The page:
Robert H. Perry 


Sailing Magazine, May 1986

Westsail 32: A cruising idea that spurred an industry

Robert H. Perry, technical editor 

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For a long while we had racing boats and character type boats and you could cruise in either. The character boats were genuine traditional types and exaggerated traditionally styled spin-offs of these would soon become mistaken as traditional types themselves. When a boat was past its prime on the race course, it was a “cruising boat.” All of a sudden that began to change.

By reviving an old set of GRP tooling and instituting a genius public relations-advertising campaign, the builders of the Westsail began convincing many of us that if you owned a Westsail you could sail anywhere. A lot of people bought the boats and did just that. The focus was on offshore passage-making and a specialty market was created. I’m not complaining. I fueled a lot of my own early fires with arguments against the "fat and slow” Westsail. In my youth I argued long and hard against the Westsail type in order to attract attention to my own ‘‘performance cruiser” goal. I felt certain that the Westsail success (more than 800 hulls molded) was created by a myth.

Myths are sometimes created unfairly. Riding on the crest of its success, the Westsail began to be attacked by another myth. It soon became “in” to talk about how poorly the Westsail sailed. In the heat of an argument at the yacht club bar if you felt you were about to lose a point, you could always pull out, “Boy, those Westsails sure are slow.” Now everybody would nod in agreement and you could feel like a mavin again.

I remember one sunny day reaching back from Catalina in a well known and performance respected 40-footer. We slowly overtook a Westsail 32. We had about 20 knots apparent and the apparent wind was at about 65 degrees. This Westsail had a big drifter reacher up and it was really moving along. It took us a painful long time to pull clear ahead. I earned a new respect for the fat, little “Wetsnail.”

I will agree with you that this design was not aimed at speed made good to weather. We all know that. But at 32 feet LOA and a full 19,500 pounds displacement, the Westsail 32 packed a lot of useable interior volume. In my early articles I usually used the Westsail 32 to anchor the heavy end of the displacement to length ratio table. The D/ L ratio of the 32 is 419. If you consider that the Westsail 32 only had a ballast to displacement ratio of 33 percent, you have to stop and wonder where all the weight was.

A lot of the weight was in the lay-up. These boats were built with very thick hulls. They were freed of any pressure to lightweight materials and procedures because their performance characteristics relied upon this weight and ballast to displacement ratio. Of course, I think they probably could have used some stability increase but a boat of these dimensions had plenty of form stability as a function of gross displacement.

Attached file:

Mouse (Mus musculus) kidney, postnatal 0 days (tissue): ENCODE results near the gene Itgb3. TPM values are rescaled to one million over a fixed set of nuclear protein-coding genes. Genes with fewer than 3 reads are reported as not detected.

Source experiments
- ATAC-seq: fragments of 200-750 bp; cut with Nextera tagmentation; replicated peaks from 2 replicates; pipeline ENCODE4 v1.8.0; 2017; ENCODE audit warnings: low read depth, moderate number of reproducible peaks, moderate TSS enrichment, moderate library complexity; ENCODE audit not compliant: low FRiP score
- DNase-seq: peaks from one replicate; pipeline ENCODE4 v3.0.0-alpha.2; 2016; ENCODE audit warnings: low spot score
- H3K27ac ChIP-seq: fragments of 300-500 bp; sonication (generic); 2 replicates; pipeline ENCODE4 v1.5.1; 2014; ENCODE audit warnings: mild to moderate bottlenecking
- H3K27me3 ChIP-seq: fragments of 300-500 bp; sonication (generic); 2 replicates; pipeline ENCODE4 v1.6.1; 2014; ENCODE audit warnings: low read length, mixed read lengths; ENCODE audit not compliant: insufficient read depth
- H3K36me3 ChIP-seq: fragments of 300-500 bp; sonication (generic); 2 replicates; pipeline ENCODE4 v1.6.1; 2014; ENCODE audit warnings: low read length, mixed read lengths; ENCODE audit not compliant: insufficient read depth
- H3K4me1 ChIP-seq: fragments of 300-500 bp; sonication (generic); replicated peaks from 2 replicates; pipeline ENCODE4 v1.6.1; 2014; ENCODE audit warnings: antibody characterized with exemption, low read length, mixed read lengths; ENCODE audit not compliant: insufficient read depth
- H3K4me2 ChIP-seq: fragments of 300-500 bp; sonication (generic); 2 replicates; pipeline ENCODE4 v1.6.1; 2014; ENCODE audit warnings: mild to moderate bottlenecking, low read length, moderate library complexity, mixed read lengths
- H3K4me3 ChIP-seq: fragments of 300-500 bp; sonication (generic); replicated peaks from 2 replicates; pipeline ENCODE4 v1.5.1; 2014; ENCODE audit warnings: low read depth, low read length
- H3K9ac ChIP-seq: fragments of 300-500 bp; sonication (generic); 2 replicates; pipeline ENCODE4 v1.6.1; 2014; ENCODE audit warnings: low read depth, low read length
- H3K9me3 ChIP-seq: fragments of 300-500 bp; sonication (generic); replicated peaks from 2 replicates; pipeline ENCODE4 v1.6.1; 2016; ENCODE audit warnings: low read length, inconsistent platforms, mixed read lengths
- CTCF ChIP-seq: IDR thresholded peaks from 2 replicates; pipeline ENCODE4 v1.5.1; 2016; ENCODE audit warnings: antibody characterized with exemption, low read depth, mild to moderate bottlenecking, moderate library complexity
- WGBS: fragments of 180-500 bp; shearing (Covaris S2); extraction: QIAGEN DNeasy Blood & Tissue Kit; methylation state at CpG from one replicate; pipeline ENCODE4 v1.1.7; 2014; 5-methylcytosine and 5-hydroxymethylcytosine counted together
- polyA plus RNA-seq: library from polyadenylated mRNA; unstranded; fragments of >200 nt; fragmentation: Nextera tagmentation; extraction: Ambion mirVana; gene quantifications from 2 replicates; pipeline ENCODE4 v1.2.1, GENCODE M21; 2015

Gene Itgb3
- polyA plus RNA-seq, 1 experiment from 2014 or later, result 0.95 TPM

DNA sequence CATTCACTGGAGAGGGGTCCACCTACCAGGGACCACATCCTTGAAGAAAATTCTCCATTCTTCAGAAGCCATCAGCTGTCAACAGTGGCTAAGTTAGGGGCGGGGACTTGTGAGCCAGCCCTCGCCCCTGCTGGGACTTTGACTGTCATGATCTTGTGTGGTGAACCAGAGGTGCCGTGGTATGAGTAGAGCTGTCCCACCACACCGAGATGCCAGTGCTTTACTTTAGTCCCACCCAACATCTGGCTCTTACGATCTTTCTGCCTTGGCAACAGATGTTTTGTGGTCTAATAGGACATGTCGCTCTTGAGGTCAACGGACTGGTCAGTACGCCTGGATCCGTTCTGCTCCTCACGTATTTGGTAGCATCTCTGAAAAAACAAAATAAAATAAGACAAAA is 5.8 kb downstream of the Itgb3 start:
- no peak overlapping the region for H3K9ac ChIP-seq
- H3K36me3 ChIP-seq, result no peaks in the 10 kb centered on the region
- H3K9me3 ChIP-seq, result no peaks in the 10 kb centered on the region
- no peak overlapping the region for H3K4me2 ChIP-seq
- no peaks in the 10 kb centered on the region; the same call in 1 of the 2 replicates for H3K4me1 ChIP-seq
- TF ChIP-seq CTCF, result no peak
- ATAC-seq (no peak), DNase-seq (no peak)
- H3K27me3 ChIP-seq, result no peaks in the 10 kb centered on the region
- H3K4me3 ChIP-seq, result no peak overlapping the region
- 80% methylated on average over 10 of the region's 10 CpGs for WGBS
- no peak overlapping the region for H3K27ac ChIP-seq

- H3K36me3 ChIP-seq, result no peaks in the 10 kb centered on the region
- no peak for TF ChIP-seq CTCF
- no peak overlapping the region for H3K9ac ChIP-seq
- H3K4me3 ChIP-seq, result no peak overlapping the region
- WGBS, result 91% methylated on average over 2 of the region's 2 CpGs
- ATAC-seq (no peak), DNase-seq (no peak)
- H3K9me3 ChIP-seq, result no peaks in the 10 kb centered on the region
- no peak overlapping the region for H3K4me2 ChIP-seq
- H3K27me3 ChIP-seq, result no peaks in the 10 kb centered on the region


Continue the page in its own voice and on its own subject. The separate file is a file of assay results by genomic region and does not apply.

It was easy to knock the Westsail but in retrospect, it may have been the golden goose for a lot of us in the industry. Coinciding with the rise of the Westsail was the introduction of the IOR to American racing. While cruisers were hunting for their fisherman knit sweaters, the racing fleet was on its way to Cortex. It was the beginning of the high-tech era. Racing boats were getting radical very quickly in the hands of the ultra manipulative International Offshore Rule. As sterns were squeezed and mid-sections bulged with grotesquely exaggerated tumblehome, many of us said “there must be something in between this and the Westsail.” This is where the performance cruiser came from.

There are some that hate that name but names aside, we did see a new trend in the design of cruising  yachts. At the same time, the Westsail tradition (an obvious extension of William Atkin’s fascination with the Norwegian lifeboat developed by Colin Archer) established the marketplace for designs like the Tayana 37, the Babas, Alajuelas, Hans Christians, Lord Nelsons and Tashibas, my newest . This has done wonders for the sales of fisherman knit sweaters. The newest boats in this genre are less symmetrical fore and aft and built lighter and thus require much less designed displacement. Still, they do owe their popularity to the Westsail 32.

In San Francisco they have the annual Colin Archer regatta. This is open to almost anything with a joint on both ends. It is a gathering mg of double-enders and the group is broken down into classes for some very serious racing. We sail for very different reasons. None of the reasons will stand up well to close, objective scrutiny. Sailing is very subjective. We all have that image in our mind of time on the water and how we best fit ourselves into that picture. For that stringy kid with the long blonde hair the picture is best realized hanging onto a Windsurfer with the last three toes of his left foot. For others it’s commanding a brawny racing boat with an obedient crew of uniformed beefy boys. Many of us like the idea of a dimly lit cabin with dinner on the small, wood burning stove, a little haze from the St. Bruno’s mixture and the gentle motion of our Westsail or similar type swinging at the hook in our own private cove. The whole Westsail movement did a lot to promote that dream.

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